In October 2010, Chen Yijian gave a lecture at the Fujian University of Technology, suggesting that in the future would be the majority of large-size aircraft used in China would be of Chinese production. He also expressed his fundamental belief about college education. ´When you do something you enjoy, things work out by themselves. Choosing your field in college should be the same.´

Wu Zidi -- a life devoted to the Qinghai-Tibet rail line

On July 1st, 2006, after a major construction process which took 5 years, the completed Qinghai-Tibet railway line was opened to traffic. Running across the Qinghai plateau, it is the highest railway line and the longest railway line in the world. Not only did it take hard work and a monumental struggle - a time of painstaking work by both old and young railway experts - it is also the embodiment of one man´s life, one of the civil engineers and surveyors, Wu Zidi, an alumnus of Xiamen University who graduated in 1947.
Wu Zidi was born in Nanchang, in Jiangxi Province in 1926. He graduated from the Xiamen University Civil Engineering Department and in 1956 was made Deputy-Chief Engineer in charge of surveys of the First Survey and Design Office of the National Railway Ministry. That year, he became involved in the construction of the Qinghai-Tibet railway, as Chief Designer of the Xining to Golmud section. In 1991, he was written into the ´Almanac of Important Chinese´, and in 1999, he was awarded the ´Zhan Tianyou Science & Technology Prize for Railway Construction´.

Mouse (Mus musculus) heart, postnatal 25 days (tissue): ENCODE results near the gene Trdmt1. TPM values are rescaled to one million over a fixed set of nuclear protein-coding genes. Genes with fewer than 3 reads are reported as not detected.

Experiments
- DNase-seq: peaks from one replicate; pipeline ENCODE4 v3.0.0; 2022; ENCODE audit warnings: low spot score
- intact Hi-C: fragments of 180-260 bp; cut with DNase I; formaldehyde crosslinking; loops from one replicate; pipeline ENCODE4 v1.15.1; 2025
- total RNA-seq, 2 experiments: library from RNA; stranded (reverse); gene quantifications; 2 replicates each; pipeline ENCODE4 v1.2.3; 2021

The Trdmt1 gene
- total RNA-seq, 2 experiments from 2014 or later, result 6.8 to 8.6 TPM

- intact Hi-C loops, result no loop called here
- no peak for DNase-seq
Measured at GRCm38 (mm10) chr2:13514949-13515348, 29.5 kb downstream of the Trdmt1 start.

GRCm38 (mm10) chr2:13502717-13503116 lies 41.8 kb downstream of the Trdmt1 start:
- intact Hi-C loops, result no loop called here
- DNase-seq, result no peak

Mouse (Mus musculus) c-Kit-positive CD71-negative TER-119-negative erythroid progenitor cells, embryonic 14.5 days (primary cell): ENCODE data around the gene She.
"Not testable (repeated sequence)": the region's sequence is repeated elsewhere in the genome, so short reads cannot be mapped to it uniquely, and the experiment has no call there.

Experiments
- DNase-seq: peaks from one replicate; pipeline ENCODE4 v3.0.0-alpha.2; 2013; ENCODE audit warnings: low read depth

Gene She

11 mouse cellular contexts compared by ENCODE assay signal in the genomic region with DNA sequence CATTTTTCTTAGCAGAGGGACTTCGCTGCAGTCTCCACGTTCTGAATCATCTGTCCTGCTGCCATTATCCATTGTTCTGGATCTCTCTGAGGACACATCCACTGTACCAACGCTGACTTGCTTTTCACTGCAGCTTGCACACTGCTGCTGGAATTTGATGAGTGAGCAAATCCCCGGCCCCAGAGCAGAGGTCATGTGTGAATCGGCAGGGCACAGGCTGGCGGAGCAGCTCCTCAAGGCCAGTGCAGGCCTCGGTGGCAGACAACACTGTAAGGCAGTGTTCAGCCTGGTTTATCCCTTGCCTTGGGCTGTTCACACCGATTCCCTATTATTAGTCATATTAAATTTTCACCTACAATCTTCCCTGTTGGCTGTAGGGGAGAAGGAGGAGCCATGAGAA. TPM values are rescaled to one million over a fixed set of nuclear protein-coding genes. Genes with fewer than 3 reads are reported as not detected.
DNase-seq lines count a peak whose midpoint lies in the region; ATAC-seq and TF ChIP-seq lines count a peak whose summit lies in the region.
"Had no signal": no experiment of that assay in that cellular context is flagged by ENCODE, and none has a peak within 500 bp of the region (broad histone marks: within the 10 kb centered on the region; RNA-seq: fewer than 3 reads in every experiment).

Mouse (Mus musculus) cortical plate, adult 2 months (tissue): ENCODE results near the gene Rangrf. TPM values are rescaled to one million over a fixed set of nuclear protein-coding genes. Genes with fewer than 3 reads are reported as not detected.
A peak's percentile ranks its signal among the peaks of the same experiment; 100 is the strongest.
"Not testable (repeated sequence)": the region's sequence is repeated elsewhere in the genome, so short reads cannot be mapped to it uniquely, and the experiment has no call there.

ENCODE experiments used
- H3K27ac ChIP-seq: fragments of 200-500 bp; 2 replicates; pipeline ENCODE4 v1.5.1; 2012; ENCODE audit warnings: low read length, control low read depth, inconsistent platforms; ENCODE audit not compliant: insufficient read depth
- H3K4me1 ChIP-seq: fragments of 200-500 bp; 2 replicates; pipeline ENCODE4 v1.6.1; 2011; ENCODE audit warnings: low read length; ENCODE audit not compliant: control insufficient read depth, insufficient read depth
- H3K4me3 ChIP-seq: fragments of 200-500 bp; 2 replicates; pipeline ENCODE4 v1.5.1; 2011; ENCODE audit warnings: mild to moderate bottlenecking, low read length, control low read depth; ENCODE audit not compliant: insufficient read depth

Wu Zidi dedicated half of his life to the construction of the Qinghai-Tibet railway, having to face a whole range of unexpected twists and turns in the construction of the railway. Construction started in 1958 but had to be halted a number of times following natural or man-made disasters starting and came to a complete halt in March 1961. Work didn´t resume for a full decade, but once again construction again came to a halt for years because of the Cultural Revolution of the 1970s. The Xining to Golmud section finally opened to traffic only in 1979.